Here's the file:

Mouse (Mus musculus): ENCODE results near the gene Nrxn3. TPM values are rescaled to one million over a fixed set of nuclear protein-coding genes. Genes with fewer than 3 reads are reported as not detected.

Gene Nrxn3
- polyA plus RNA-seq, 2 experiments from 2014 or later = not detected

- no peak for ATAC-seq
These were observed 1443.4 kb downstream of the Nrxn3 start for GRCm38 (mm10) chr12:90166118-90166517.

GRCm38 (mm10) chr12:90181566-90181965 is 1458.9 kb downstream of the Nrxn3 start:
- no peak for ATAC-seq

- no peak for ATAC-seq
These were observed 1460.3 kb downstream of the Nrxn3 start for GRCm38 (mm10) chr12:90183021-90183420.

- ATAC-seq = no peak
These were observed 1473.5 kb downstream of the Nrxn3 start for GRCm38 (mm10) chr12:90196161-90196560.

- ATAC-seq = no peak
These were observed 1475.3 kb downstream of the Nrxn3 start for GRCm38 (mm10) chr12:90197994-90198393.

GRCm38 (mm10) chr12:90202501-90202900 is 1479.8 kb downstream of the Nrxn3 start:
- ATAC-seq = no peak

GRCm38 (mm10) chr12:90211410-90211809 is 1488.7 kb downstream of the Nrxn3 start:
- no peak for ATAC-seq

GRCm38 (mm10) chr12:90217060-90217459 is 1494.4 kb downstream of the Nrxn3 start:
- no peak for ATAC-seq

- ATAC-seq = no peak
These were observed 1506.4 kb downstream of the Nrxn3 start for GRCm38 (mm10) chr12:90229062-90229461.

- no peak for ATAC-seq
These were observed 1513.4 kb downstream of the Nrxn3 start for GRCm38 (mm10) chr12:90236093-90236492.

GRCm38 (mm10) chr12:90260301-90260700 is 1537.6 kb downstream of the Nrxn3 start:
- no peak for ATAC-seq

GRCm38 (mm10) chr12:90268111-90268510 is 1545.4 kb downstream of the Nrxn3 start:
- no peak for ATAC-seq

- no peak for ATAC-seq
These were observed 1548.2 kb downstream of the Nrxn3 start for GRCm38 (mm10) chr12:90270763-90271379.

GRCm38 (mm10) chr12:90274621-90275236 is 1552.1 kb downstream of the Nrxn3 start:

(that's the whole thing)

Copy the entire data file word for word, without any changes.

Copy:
Mouse (Mus musculus): ENCODE results near the gene Nrxn3. TPM values are rescaled to one million over a fixed set of nuclear protein-coding genes. Genes with fewer than 3 reads are reported as not detected.

Gene Nrxn3
- polyA plus RNA-seq, 2 experiments from 2014 or later = not detected

- no peak for ATAC-seq
These were observed 1443.4 kb downstream of the Nrxn3 start for GRCm38 (mm10) chr12:90166118-90166517.

GRCm38 (mm10) chr12:90181566-90181965 is 1458.9 kb downstream of the Nrxn3 start:
- no peak for ATAC-seq

- no peak for ATAC-seq
These were observed 1460.3 kb downstream of the Nrxn3 start for GRCm38 (mm10) chr12:90183021-90183420.

- ATAC-seq = no peak
These were observed 1473.5 kb downstream of the Nrxn3 start for GRCm38 (mm10) chr12:90196161-90196560.

- ATAC-seq = no peak
These were observed 1475.3 kb downstream of the Nrxn3 start for GRCm38 (mm10) chr12:90197994-90198393.

GRCm38 (mm10) chr12:90202501-90202900 is 1479.8 kb downstream of the Nrxn3 start:
- ATAC-seq = no peak

GRCm38 (mm10) chr12:90211410-90211809 is 1488.7 kb downstream of the Nrxn3 start:
- no peak for ATAC-seq

GRCm38 (mm10) chr12:90217060-90217459 is 1494.4 kb downstream of the Nrxn3 start:
- no peak for ATAC-seq

- ATAC-seq = no peak
These were observed 1506.4 kb downstream of the Nrxn3 start for GRCm38 (mm10) chr12:90229062-90229461.

- no peak for ATAC-seq
These were observed 1513.4 kb downstream of the Nrxn3 start for GRCm38 (mm10) chr12:90236093-90236492.

GRCm38 (mm10) chr12:90260301-90260700 is 1537.6 kb downstream of the Nrxn3 start:
- no peak for ATAC-seq

GRCm38 (mm10) chr12:90268111-90268510 is 1545.4 kb downstream of the Nrxn3 start:
- no peak for ATAC-seq

- no peak for ATAC-seq
These were observed 1548.2 kb downstream of the Nrxn3 start for GRCm38 (mm10) chr12:90270763-90271379.

GRCm38 (mm10) chr12:90274621-90275236 is 1552.1 kb downstream of the Nrxn3 start: